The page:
Ron Paul and Mike Huckabee got a combined 27 percent of the vote in Pennsylvania last month, long after the GOP nomination had been settled in McCain's favor. On Tuesday, Paul, Huckabee and Mitt Romney received a combined 23 percent in Indiana. Alan Keyes, Huckabee, Paul and "No Preference" took 26 percent in North Carolina.
On the surface, it would seem that McCain, the party's presumptive nominee, still has some distance to go in winning over his party. But aides to McCain and other observers say the results are less than meets the eye.
They argue that the lingering votes for Paul and Huckabee—who together won about one-fifth of the vote in Indiana and North Carolina—represent vestigial passion for two candidates who developed a fervent, if narrow, grassroots following.
Still, for a candidate viewed with suspicion by some in his party’s base, the dissenting votes are a nuisance he could do without.
One McCain strategist suggested it was part of a long-term effort to influence the direction of the party.
“Ron Paul is doing now exactly what Pat Robertson did in his heyday,” said this adviser. “This is a systematic effort to have a major role in the party.”
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By showing up and voting for their candidate even after he’s conceded he can’t win the nomination, the argument goes, supporters are doing the same thing as their fellow believers in other states who are packing party conventions in an effort to elect Paul delegates to the national convention in St. Paul and onto county and state committees.
Similarly, if more subtly, Huckabee backers are seeking to register their support for a candidate who carried the Christian conservative and anti-abortion banner.
“These are Christians and libertarians who are staking out their turf for two years and four years from now,” said the McCain strategist of the never-say-die Paul and Huckabee backers.
Huckabee campaign manager Chip Saltsman said they hadn’t done a thing in any of the three states and downplayed the results.
“There’s a lot of affection and lot of people out there still love Mike Huckabee,” said Saltsman. “They know John McCain is the nominee and, like Mike Huckabee, they’re going to work for him.”
David Beasley, a former South Carolina governor who was one of Huckabee’s most ardent backers in the primary, conceded that some of it may be related to conservative unease about McCain.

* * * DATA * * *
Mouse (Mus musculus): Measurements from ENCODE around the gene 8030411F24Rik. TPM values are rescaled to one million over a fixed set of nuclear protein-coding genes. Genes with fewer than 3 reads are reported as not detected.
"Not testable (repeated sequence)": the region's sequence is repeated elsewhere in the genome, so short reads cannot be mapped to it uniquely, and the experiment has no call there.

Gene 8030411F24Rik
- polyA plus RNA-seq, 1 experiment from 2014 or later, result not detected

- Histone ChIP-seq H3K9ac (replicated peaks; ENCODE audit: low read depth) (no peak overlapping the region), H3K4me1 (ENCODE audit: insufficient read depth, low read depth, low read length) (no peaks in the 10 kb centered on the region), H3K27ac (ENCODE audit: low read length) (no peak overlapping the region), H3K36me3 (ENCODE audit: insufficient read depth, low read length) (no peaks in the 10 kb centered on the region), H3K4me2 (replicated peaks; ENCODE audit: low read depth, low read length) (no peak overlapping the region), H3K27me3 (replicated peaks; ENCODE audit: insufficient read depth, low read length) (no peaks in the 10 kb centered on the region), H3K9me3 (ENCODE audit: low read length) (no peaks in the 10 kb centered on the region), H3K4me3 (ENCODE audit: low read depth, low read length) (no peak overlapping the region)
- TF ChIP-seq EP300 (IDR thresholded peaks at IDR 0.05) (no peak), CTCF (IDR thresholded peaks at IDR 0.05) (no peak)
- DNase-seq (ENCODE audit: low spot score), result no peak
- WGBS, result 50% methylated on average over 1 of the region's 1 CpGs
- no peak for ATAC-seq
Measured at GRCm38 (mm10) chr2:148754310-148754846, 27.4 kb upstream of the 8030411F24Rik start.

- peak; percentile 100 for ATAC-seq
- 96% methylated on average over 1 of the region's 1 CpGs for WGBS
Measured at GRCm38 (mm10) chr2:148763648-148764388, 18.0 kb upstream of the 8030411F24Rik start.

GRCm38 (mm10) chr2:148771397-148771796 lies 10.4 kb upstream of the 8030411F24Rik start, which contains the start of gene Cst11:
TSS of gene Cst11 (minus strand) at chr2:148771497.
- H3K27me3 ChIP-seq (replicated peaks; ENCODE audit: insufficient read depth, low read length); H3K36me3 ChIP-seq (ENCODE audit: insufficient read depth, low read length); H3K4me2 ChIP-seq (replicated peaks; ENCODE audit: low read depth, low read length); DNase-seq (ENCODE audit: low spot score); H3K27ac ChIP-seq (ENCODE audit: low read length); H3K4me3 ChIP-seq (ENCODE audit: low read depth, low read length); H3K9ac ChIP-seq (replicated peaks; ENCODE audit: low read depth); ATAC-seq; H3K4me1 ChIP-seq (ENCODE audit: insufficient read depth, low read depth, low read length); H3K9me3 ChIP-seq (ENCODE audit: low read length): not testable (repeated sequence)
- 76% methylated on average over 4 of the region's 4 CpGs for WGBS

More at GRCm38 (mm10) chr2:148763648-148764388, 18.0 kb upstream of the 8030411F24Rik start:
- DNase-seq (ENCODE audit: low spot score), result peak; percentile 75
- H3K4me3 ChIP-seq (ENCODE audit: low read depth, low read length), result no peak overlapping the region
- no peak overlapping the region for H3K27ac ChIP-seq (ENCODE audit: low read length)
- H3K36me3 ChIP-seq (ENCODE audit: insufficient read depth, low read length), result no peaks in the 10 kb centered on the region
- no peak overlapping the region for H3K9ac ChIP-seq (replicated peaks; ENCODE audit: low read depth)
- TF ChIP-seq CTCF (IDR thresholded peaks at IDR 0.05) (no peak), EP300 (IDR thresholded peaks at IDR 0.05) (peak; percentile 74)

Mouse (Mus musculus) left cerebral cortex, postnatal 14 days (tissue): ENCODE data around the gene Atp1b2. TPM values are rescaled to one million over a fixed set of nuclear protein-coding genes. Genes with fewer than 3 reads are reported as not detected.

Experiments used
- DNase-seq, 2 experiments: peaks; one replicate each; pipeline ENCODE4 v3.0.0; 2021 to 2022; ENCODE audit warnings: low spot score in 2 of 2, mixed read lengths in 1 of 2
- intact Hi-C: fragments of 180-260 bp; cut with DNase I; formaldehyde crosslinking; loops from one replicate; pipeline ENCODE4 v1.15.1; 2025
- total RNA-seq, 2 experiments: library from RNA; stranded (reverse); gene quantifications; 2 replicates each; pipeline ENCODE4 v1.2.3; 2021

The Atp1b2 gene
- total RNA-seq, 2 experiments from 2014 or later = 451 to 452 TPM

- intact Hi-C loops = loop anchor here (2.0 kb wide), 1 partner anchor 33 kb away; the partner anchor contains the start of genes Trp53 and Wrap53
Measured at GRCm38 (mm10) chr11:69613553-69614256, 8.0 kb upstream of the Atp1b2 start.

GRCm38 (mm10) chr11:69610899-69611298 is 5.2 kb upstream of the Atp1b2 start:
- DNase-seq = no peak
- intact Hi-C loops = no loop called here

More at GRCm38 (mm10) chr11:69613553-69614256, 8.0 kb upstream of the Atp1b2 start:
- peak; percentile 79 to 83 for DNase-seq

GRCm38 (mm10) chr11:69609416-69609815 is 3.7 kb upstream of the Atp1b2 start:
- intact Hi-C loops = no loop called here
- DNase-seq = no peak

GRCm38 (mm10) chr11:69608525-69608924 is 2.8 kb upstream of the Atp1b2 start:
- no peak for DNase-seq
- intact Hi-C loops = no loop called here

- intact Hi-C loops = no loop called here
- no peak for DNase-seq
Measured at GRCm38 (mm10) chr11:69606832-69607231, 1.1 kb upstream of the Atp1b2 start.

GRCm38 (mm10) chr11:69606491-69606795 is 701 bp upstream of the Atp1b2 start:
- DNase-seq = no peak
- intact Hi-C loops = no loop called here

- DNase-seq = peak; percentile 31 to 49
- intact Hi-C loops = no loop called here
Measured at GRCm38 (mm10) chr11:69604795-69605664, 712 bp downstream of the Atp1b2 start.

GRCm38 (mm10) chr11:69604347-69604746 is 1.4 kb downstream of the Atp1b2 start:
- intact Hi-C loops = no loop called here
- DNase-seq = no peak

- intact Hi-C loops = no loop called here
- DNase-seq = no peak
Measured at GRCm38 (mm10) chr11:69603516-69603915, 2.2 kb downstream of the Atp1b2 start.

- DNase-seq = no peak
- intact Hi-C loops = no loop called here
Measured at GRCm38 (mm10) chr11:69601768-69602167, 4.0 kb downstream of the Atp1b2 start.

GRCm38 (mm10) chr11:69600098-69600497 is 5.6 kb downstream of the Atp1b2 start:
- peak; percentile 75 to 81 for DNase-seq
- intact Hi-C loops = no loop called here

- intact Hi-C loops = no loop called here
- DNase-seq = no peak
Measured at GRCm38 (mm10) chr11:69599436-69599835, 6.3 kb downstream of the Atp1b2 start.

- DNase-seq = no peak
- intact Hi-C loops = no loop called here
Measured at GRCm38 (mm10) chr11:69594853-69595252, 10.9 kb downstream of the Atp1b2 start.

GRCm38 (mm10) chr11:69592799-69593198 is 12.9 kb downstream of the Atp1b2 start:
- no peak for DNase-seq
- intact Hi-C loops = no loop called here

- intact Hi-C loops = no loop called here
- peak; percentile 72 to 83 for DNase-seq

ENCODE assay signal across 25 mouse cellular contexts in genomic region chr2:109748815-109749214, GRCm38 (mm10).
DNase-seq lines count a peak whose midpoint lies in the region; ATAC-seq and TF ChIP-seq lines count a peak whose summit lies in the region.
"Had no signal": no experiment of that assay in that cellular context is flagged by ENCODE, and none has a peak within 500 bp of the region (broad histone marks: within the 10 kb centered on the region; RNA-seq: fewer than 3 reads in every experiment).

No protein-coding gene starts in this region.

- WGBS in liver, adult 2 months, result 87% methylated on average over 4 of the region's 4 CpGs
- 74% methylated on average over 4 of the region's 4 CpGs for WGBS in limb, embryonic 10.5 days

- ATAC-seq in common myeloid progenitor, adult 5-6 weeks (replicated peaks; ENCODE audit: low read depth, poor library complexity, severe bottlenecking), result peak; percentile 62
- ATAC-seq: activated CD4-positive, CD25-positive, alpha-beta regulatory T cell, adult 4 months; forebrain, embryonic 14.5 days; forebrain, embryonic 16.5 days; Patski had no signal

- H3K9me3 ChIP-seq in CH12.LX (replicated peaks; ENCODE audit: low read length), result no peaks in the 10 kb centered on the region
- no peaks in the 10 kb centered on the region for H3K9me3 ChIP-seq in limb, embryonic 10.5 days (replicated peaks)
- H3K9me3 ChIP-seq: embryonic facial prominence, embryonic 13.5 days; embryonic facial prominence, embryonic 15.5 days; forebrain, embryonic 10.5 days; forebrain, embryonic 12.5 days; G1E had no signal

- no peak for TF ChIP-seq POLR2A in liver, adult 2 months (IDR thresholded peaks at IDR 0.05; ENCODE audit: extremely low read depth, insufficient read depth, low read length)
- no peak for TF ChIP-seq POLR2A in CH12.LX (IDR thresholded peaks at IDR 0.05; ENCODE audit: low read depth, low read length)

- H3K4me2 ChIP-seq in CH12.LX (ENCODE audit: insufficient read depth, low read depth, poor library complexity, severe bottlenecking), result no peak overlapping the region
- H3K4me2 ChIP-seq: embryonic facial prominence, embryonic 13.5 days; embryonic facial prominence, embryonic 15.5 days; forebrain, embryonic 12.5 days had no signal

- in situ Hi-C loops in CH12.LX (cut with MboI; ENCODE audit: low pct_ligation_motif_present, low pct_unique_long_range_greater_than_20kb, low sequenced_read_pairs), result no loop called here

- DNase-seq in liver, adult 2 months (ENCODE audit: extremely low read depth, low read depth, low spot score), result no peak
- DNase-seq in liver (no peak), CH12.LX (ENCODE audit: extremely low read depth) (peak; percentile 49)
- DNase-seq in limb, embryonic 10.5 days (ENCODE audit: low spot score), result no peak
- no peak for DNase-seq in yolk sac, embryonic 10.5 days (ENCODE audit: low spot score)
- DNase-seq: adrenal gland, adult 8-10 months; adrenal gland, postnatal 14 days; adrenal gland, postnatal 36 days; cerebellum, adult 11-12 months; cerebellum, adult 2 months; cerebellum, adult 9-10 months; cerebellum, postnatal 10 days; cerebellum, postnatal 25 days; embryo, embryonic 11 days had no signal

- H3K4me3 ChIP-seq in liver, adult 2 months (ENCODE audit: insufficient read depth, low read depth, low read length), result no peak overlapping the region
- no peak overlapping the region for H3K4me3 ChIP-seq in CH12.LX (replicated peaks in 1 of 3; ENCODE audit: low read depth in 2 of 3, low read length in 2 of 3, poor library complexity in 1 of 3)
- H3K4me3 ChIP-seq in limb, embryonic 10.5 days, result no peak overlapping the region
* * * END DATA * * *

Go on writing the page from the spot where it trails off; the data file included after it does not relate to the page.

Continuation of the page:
While noting that such voters first “love Huckabee,” Beasley said “they dislike McCain, so there is a little protest factor.”
“In November, though, they will vote for McCain because of their utter disgust for Hillary and/or Obama,” Beasley added. “Unless McCain does something new that really upsets the Right, I believe they will be energized voters against the Democrat nominee.”
G. Terry Madonna, a political scientist at Pennsylvania’s Franklin & Marshall College, agreed.
“These primaries are about letting voters vote their hearts,” Madonna said. “It’s a little protest. But before it’s over the contrast between Obama and McCain will be sufficiently drawn and the relevance of the election will be sufficiently understood that the protests will be gone.”
Indeed, a search of past presidential primaries reveals that other eventual nominees saw one-time rivals who had galvanized discrete constituencies take a share of the vote even after they had ceased to be active candidates.
McCain himself should know – he was once the recipient of such symathy votes.
Nearly a month after withdrawing from the race in 2000, McCain took 22 percent of the vote against then-Texas Gov. George W. Bush in the April 4 Pennsylvania primary. A month later, still on the ballot, McCain received 19 percent against Bush in Indiana and 11 percent on the same day in North Carolina. Even as late as June, McCain got 10 percent in New Mexico and 14 percent in South Dakota. And he wasn’t alone. Even Keyes, a perennial candidate, cracked double-digits in three June primaries.
Four years earlier, a similar scenario took place. That time, it was the pugnacious Pat Buchanan who was still drawing votes well into the political after-life. Even after effectively withdrawing from the race on April 17, the pitchfork populist won 19 percent in Indiana and 13 percent in North Carolina on May 7. A week later, he got 16 percent in West Virginia. All this came long after Bob Dole had picked up the necessary delegates to seize the nomination on March 26th.
Buchanan and Paul were similar in that each withdrew from the race without completely withdrawing. Neither formally quit but rather couched their decision in more vague terms about not actively seeking the nomination.
The common thread among all these pro forma contests was that dismal turnout exaggerated the share of symbolic votes captured by the has-beens beyond what it might have been otherwise.
As for this year, McCain’s campaign dismissed the results with another line of argument: they weren’t doing anything to drive supporters to the polls.
“The day we got 1,191 [delegates] was the day I stopped thinking about Mike Huckabee and started thinking about kicking Barack Obama’s ass,” said a McCain aide, discussing the matter only on background.
The campaign said they spent no money and no man hours on turnout for the moot contests.
“We’re saving our resources for the fight ahead of us,” said the aide.
McCain’s camp argues that polling data is the better indicator of how they are faring in consolidating party support.
In a memo sent out Wednesday, campaign manager Rick Davis pointed to a recent Wall Street Journal and NBC survey that showed McCain was taking over 80 percent of the vote among Republicans against either Hillary Clinton or Barack Obama.
“This is before we have even begun the general election cycle,” Davis wrote.